Judges 11:37 reports that Jephthah’s daughter was young—not yet married, but old enough to be thinking of marriage and family. In the ancient Middle East, girls commonly married in their early to mid-teens, usually becoming engaged after they first started menstruating.[v] So, although we can’t know for sure this girl’s age, we can safely assume she was under 14, probably around 12 years or so.

The girl’s joyful welcome and the happy music of timbrels were quickly silenced when Jephthah saw her. He immediately tore his clothes and started wailing, “Oh no, my daughter! You have brought me down and I am devastated. I have made a vow to the Lord that I cannot break …” (Judges 11:35 NIV).

Jephthah’s little princess was given two months to mourn with her friends “because she would never marry” (Judges 11:38 NIV). Then, in sham service to God, Gilead’s new king lit the flame that gruesomely burned his daughter to ashes in a pagan-style ritual of human sacrifice (Judges 11:39).

The Ignorant Servant

Jephthah’s grief was real, to be sure … but he also had to have known that his vow meant a member of his family would die. That it was his precious daughter instead of some supposed “lesser” household member (such as a slave) does little exonerate him.

The Law of Moses expressly prohibited any Israelite from practicing human sacrifice, emphasizing it as something “the Lord hates” (see Deuteronomy 12:29-31). In light of that, some have suggested hopefully that perhaps the daughter’s life was spared, that she lived into adulthood “in perpetual virginity [as] a fulfillment of the vow.” Unfortunately, the hard truth is that Judges 11 (along with other textual and historical evidence) says otherwise—and says it plainly—whether our modern sensibilities like it or not.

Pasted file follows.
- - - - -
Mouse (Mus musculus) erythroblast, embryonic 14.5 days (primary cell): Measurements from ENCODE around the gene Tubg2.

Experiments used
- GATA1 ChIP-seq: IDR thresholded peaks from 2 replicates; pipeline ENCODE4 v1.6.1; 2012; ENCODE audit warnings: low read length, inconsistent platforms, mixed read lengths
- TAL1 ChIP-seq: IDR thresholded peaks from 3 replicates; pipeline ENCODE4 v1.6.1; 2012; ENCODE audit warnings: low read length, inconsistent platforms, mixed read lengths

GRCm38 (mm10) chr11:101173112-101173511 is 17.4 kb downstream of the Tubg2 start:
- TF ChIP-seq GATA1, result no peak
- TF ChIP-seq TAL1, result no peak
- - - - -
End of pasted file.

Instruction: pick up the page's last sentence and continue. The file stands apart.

Sadly, while Jephthah was empowered by God’s Spirit and knew something of Moses, he didn’t understand who God was or what God desired. That ignorance cost his innocent daughter her life.

The Final Fate

As one of Israel’s judges, Jephthah certainly earned his place on the honor roll of Jewish history. He did rescue Gilead from Ammonite invaders. And he subsequently defeated a serious threat from Ephraimite armies too (Judges 12:1-6). In spite of that, he’ll always be remembered as the foolish, cruel father who sacrificed his daughter due to an unnecessary vow.

Jephthah ruled Israel for only six years (Judges 12:7). Scripture makes no mention of anyone mourning his death, or of any other children born to him. It seems that when he murdered his daughter, Jephthah also ended his family line. As one theologian explained:

He not only sacrifice[d] his daughter but also himself. In the ancient world people were thought to live on through their children. Accordingly, the worst fate one could experience was to have one’s “seed” cut off and “name” destroyed.

Interestingly, similar to what’s described in Judges 11:40, some Jewish women today still ritually mourn Jephthah’s daughter during the winter solstice—the traditional date ascribed to the little girl’s death.


WWA 127; WWB 196; BKW2 98; ZBO2 180-181; JDL 1